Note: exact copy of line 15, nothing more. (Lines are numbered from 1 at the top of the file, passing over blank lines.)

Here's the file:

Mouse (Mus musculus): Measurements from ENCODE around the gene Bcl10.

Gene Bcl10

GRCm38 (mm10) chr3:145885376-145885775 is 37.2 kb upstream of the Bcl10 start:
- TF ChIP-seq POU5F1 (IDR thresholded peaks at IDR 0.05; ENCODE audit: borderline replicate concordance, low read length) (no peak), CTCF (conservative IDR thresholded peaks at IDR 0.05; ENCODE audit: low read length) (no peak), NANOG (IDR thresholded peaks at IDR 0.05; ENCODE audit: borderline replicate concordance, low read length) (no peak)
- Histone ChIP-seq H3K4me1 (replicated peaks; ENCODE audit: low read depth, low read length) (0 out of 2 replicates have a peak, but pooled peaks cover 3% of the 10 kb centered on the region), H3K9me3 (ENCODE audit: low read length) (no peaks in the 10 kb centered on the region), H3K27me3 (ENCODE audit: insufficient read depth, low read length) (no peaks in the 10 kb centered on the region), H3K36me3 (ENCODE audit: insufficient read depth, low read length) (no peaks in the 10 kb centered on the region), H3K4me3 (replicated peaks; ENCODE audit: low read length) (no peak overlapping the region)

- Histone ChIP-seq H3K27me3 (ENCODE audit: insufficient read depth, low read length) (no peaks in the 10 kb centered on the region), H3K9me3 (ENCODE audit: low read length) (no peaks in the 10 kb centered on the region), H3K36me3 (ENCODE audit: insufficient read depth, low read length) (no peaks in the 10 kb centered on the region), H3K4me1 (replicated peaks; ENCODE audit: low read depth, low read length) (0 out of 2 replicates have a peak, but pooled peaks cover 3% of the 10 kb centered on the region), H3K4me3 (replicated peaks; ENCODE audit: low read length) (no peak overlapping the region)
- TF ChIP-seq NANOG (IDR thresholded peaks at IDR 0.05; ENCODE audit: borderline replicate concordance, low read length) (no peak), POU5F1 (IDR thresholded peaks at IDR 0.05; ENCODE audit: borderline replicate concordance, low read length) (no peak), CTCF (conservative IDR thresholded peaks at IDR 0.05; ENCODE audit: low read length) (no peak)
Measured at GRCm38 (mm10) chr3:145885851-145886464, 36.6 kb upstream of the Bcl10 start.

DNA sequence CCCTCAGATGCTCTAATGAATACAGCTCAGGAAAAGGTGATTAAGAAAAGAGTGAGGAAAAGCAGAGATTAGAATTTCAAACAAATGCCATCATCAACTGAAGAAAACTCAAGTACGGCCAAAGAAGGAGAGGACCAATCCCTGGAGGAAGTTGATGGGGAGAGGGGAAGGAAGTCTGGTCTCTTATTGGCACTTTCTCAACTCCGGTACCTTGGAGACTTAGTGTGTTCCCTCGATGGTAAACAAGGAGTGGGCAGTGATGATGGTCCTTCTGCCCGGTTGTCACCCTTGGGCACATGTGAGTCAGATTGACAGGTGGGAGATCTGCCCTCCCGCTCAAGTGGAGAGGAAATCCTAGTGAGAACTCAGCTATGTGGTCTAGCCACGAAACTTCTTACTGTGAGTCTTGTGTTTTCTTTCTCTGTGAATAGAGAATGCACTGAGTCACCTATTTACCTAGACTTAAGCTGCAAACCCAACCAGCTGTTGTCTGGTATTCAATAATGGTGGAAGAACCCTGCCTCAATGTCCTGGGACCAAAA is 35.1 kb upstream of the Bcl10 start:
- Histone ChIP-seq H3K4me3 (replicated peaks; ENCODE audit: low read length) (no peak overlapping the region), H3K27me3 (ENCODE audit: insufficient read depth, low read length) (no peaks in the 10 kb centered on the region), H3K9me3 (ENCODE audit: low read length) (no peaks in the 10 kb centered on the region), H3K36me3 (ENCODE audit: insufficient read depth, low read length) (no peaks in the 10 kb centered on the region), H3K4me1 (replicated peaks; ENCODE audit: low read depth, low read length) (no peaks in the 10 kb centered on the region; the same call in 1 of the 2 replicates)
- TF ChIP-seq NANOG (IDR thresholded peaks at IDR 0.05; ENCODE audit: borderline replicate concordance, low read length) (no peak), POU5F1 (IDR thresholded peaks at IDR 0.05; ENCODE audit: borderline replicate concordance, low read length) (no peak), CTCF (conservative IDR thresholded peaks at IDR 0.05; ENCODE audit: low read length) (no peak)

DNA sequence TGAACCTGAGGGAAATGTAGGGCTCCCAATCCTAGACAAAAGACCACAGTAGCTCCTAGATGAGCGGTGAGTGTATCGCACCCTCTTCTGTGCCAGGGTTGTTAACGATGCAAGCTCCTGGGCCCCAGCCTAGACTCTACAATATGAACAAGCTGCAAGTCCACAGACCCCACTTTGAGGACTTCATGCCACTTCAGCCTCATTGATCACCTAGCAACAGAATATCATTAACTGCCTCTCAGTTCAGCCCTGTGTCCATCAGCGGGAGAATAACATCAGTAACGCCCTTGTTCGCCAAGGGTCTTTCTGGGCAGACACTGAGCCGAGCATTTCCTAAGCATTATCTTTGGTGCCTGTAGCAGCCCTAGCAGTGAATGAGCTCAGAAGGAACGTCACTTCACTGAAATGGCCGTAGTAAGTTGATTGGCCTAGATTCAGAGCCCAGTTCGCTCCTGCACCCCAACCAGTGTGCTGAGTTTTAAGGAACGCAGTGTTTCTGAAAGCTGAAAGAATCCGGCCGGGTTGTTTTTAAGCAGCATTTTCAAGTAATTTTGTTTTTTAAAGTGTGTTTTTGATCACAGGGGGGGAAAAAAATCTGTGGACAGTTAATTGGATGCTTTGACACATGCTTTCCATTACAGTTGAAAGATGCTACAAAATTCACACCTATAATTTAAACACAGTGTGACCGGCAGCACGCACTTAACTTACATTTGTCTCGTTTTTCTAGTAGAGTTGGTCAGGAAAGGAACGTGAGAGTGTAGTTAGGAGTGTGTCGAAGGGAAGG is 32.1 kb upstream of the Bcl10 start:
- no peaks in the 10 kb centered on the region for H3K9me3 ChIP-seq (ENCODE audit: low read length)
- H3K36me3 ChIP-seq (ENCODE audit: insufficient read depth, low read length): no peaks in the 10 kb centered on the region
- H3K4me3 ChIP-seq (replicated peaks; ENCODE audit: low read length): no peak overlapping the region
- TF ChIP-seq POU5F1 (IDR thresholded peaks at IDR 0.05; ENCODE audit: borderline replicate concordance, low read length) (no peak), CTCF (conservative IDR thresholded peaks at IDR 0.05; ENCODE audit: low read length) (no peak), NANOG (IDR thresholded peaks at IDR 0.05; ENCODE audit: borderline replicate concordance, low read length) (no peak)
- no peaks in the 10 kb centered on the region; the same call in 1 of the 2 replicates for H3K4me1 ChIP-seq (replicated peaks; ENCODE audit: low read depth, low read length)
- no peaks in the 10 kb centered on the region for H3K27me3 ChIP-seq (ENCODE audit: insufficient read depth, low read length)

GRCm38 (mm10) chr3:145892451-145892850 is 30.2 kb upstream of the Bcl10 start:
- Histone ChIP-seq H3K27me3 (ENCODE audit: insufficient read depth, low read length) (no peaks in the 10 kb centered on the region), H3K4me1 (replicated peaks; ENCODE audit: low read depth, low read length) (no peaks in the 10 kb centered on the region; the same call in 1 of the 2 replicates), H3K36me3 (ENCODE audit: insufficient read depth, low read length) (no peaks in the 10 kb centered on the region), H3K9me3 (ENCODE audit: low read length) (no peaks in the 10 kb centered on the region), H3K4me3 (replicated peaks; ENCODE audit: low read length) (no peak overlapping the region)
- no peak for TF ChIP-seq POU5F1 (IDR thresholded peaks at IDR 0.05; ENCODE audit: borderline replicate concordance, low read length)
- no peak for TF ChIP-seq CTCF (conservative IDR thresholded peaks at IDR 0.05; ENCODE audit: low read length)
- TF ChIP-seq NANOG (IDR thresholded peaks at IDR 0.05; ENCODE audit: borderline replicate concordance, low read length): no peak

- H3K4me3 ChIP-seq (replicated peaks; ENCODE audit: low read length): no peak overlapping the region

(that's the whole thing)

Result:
- H3K4me3 ChIP-seq (replicated peaks; ENCODE audit: low read length): no peak overlapping the region